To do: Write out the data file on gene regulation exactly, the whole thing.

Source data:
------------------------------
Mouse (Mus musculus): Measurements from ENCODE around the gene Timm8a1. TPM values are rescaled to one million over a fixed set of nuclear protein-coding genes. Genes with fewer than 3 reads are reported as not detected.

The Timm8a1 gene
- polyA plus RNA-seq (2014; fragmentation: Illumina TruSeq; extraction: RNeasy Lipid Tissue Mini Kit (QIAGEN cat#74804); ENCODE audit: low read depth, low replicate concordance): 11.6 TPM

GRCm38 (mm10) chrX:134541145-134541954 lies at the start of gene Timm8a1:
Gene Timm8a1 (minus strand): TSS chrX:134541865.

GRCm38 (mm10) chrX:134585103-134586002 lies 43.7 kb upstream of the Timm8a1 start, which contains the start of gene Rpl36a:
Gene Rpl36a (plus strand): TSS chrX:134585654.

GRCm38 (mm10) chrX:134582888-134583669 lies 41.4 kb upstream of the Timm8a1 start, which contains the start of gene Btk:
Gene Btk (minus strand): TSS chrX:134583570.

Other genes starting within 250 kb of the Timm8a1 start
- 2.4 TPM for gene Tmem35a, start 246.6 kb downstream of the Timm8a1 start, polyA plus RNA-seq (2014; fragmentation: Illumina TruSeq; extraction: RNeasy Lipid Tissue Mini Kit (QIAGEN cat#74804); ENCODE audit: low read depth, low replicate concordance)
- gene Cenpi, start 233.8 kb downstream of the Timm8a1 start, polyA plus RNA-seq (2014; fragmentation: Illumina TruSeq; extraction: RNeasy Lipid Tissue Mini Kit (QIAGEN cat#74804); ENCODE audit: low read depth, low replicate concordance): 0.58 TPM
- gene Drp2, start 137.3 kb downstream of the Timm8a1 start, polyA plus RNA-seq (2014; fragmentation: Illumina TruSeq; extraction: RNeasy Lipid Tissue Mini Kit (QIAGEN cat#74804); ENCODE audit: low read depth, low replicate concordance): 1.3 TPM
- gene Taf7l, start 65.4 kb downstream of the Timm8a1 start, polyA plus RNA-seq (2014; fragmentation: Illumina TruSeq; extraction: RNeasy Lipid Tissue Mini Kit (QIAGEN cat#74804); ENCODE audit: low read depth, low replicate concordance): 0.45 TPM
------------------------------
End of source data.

Mouse (Mus musculus): Measurements from ENCODE around the gene Timm8a1. TPM values are rescaled to one million over a fixed set of nuclear protein-coding genes. Genes with fewer than 3 reads are reported as not detected.

The Timm8a1 gene
- polyA plus RNA-seq (2014; fragmentation: Illumina TruSeq; extraction: RNeasy Lipid Tissue Mini Kit (QIAGEN cat#74804); ENCODE audit: low read depth, low replicate concordance): 11.6 TPM

GRCm38 (mm10) chrX:134541145-134541954 lies at the start of gene Timm8a1:
Gene Timm8a1 (minus strand): TSS chrX:134541865.

GRCm38 (mm10) chrX:134585103-134586002 lies 43.7 kb upstream of the Timm8a1 start, which contains the start of gene Rpl36a:
Gene Rpl36a (plus strand): TSS chrX:134585654.

GRCm38 (mm10) chrX:134582888-134583669 lies 41.4 kb upstream of the Timm8a1 start, which contains the start of gene Btk:
Gene Btk (minus strand): TSS chrX:134583570.

Other genes starting within 250 kb of the Timm8a1 start
- 2.4 TPM for gene Tmem35a, start 246.6 kb downstream of the Timm8a1 start, polyA plus RNA-seq (2014; fragmentation: Illumina TruSeq; extraction: RNeasy Lipid Tissue Mini Kit (QIAGEN cat#74804); ENCODE audit: low read depth, low replicate concordance)
- gene Cenpi, start 233.8 kb downstream of the Timm8a1 start, polyA plus RNA-seq (2014; fragmentation: Illumina TruSeq; extraction: RNeasy Lipid Tissue Mini Kit (QIAGEN cat#74804); ENCODE audit: low read depth, low replicate concordance): 0.58 TPM
- gene Drp2, start 137.3 kb downstream of the Timm8a1 start, polyA plus RNA-seq (2014; fragmentation: Illumina TruSeq; extraction: RNeasy Lipid Tissue Mini Kit (QIAGEN cat#74804); ENCODE audit: low read depth, low replicate concordance): 1.3 TPM
- gene Taf7l, start 65.4 kb downstream of the Timm8a1 start, polyA plus RNA-seq (2014; fragmentation: Illumina TruSeq; extraction: RNeasy Lipid Tissue Mini Kit (QIAGEN cat#74804); ENCODE audit: low read depth, low replicate concordance): 0.45 TPM